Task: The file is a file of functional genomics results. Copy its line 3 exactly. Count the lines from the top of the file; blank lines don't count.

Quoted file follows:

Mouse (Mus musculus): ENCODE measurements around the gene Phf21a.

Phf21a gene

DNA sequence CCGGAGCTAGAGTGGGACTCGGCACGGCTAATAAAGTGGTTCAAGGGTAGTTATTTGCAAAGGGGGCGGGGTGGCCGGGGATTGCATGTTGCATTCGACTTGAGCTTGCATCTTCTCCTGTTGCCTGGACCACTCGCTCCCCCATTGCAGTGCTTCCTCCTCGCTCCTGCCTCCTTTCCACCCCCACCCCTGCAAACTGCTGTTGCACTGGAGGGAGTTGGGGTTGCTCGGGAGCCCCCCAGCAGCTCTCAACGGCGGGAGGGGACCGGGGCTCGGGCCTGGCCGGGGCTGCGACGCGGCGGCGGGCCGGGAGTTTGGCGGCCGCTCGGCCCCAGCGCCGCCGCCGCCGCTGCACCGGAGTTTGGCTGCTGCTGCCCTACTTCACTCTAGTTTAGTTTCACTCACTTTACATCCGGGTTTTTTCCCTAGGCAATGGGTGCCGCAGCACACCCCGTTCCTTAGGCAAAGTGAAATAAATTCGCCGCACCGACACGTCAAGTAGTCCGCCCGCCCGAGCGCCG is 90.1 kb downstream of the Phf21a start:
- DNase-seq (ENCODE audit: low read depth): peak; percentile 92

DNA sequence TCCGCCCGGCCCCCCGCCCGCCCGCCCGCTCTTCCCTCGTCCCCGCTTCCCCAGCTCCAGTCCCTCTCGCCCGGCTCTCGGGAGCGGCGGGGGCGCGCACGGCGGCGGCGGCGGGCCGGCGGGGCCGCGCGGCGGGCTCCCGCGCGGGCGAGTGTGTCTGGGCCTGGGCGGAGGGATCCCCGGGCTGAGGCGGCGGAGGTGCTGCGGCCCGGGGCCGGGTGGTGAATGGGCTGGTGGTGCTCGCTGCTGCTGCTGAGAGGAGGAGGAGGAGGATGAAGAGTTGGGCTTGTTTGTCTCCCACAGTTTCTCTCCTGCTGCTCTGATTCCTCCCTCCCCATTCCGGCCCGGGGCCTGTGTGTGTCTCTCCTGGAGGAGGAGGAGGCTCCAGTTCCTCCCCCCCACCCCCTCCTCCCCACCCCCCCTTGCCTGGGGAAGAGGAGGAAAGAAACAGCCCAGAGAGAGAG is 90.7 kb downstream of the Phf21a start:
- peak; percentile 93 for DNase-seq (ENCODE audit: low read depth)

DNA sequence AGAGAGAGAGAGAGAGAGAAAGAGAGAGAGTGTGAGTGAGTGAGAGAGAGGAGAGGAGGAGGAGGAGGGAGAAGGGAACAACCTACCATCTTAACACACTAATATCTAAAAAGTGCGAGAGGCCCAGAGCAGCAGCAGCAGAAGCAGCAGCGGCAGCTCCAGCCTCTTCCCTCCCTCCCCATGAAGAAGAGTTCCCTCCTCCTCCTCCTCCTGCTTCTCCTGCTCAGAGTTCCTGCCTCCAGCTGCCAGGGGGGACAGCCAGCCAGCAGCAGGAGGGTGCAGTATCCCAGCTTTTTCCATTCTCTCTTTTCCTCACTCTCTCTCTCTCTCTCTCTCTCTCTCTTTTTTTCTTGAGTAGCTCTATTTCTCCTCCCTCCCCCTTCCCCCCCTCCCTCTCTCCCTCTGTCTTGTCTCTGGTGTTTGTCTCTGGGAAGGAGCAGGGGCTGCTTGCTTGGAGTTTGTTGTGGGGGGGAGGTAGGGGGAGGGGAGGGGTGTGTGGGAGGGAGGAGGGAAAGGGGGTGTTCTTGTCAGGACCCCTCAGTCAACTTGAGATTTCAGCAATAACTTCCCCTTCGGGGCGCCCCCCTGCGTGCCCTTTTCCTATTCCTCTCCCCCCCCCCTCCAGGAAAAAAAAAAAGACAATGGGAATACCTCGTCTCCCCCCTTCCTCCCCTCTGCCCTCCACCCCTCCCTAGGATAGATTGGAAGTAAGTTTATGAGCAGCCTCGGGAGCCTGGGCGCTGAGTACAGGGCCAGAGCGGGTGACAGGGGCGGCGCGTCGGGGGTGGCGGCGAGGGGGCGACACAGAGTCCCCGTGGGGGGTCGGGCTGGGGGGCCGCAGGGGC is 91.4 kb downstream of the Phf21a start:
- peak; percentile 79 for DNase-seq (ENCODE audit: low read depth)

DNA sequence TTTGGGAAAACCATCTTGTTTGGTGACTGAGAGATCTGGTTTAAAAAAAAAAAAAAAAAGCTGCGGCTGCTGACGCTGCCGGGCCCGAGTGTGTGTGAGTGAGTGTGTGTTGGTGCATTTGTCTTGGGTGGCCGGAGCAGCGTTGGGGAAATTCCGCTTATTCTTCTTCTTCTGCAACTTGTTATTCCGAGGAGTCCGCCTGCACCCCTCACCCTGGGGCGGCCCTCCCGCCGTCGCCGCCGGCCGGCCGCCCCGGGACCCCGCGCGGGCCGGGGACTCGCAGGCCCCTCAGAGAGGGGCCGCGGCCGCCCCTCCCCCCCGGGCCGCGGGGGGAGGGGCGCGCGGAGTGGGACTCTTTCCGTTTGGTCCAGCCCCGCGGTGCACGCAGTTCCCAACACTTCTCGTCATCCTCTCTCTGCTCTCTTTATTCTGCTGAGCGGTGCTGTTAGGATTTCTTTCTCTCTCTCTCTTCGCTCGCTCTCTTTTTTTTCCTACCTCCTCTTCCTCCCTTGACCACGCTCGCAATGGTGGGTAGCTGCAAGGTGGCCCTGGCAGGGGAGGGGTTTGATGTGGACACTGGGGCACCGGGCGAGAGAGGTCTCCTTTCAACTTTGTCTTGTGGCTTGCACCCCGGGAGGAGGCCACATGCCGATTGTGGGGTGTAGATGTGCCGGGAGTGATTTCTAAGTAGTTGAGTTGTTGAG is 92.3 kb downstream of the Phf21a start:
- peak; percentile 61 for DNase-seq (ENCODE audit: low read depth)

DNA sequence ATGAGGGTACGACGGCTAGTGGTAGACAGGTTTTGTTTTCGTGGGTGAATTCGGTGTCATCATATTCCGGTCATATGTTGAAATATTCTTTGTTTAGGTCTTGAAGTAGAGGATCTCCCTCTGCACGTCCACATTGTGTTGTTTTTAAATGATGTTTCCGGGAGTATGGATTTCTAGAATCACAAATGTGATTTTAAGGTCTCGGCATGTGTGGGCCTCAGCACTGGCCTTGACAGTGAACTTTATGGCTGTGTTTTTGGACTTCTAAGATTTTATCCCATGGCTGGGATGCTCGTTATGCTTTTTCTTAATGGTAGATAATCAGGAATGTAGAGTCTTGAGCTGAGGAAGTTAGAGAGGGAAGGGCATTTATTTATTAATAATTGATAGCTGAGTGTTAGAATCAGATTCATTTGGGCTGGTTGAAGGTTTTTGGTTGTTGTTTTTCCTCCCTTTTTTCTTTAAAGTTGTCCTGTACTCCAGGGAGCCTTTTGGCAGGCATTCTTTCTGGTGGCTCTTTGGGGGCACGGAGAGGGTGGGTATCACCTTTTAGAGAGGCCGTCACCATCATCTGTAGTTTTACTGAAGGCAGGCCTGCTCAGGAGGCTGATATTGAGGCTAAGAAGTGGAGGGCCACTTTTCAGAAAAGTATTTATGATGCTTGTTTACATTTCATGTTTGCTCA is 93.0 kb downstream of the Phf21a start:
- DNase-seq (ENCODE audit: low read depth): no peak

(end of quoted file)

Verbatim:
DNA sequence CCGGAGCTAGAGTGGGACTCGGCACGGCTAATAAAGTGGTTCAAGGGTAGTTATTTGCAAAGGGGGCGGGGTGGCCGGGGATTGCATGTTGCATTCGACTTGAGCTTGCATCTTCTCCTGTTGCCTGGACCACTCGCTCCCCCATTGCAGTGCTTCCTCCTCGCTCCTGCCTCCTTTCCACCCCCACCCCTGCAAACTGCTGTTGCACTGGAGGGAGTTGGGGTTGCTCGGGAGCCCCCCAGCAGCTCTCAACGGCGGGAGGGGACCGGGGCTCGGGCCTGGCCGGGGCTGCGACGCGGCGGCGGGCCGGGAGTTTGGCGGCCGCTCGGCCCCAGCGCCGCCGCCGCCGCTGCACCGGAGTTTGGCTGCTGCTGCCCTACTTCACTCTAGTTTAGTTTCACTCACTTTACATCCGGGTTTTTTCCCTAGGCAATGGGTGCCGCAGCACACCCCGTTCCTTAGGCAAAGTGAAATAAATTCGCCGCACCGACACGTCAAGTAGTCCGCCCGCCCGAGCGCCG is 90.1 kb downstream of the Phf21a start: